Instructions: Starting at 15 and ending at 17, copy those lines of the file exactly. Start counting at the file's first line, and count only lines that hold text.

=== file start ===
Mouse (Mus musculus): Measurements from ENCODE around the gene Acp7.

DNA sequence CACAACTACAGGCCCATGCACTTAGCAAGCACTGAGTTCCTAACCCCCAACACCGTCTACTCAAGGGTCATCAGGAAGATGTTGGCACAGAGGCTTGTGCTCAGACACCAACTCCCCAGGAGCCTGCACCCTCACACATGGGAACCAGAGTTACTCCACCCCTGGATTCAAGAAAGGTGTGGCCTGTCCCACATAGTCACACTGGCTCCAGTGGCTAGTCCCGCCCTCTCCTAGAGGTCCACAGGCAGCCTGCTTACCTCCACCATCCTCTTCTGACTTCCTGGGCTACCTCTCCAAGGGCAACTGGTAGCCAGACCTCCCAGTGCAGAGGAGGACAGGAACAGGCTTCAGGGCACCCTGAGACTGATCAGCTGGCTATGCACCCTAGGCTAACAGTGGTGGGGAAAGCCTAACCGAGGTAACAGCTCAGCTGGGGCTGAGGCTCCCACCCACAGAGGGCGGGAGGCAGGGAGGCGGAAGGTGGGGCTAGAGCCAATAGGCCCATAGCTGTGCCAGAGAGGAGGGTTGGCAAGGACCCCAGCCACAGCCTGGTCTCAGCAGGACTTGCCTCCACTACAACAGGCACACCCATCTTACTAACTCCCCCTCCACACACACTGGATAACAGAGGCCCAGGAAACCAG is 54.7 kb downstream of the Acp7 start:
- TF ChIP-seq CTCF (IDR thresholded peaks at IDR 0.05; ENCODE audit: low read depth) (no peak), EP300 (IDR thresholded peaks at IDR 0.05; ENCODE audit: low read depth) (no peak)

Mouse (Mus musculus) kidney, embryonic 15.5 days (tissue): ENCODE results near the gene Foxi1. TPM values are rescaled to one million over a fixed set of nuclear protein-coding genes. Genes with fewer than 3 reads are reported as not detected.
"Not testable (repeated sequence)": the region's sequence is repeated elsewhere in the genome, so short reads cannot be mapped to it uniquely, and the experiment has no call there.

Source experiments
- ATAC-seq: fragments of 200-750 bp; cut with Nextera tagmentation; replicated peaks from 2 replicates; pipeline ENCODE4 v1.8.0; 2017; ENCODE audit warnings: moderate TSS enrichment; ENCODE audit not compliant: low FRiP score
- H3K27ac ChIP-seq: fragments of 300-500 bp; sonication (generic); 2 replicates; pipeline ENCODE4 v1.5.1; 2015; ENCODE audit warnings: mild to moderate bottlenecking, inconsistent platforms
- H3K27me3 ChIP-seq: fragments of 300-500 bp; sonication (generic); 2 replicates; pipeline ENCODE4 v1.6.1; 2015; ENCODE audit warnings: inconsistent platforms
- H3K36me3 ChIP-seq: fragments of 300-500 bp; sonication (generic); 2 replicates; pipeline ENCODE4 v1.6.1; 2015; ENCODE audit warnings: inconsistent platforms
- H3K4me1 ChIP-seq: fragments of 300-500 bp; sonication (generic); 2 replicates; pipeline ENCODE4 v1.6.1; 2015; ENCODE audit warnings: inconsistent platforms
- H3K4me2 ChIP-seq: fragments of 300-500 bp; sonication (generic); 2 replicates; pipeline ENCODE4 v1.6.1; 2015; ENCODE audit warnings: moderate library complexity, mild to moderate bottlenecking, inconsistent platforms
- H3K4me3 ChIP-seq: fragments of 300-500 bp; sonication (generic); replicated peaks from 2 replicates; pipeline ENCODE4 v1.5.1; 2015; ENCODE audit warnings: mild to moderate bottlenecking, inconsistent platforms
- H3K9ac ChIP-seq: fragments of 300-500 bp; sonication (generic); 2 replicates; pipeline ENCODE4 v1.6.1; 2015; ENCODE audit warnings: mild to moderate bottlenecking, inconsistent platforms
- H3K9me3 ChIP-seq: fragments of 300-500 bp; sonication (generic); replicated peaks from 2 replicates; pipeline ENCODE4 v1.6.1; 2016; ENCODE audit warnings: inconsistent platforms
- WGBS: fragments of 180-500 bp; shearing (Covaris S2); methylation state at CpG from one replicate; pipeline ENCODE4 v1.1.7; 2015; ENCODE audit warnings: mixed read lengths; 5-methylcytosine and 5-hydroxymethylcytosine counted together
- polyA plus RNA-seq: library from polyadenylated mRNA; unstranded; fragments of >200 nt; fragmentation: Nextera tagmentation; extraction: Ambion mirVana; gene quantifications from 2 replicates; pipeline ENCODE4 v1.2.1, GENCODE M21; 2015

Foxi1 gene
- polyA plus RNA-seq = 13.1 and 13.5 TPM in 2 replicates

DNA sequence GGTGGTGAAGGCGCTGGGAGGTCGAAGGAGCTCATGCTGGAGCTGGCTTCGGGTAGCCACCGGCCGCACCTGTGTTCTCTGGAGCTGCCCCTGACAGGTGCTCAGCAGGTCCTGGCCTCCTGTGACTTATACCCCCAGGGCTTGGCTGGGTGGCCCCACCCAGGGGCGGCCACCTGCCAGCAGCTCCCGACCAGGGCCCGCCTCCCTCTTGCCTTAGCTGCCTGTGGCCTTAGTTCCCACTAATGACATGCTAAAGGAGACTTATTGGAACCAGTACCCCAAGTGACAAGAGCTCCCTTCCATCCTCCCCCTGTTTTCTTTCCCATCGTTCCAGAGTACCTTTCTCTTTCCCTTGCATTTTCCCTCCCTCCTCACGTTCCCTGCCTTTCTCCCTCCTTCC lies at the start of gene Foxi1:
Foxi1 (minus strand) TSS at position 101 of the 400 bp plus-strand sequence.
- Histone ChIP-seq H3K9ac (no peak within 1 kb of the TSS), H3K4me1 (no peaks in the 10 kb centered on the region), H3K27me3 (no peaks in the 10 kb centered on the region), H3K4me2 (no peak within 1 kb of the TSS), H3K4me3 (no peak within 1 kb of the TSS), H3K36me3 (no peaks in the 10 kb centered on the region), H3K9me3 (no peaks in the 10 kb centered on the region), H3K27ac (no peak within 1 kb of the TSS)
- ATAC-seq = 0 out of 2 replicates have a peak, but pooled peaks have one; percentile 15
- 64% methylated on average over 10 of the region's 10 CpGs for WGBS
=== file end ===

- H3K9me3 ChIP-seq: fragments of 300-500 bp; sonication (generic); replicated peaks from 2 replicates; pipeline ENCODE4 v1.6.1; 2016; ENCODE audit warnings: inconsistent platforms
- WGBS: fragments of 180-500 bp; shearing (Covaris S2); methylation state at CpG from one replicate; pipeline ENCODE4 v1.1.7; 2015; ENCODE audit warnings: mixed read lengths; 5-methylcytosine and 5-hydroxymethylcytosine counted together
- polyA plus RNA-seq: library from polyadenylated mRNA; unstranded; fragments of >200 nt; fragmentation: Nextera tagmentation; extraction: Ambion mirVana; gene quantifications from 2 replicates; pipeline ENCODE4 v1.2.1, GENCODE M21; 2015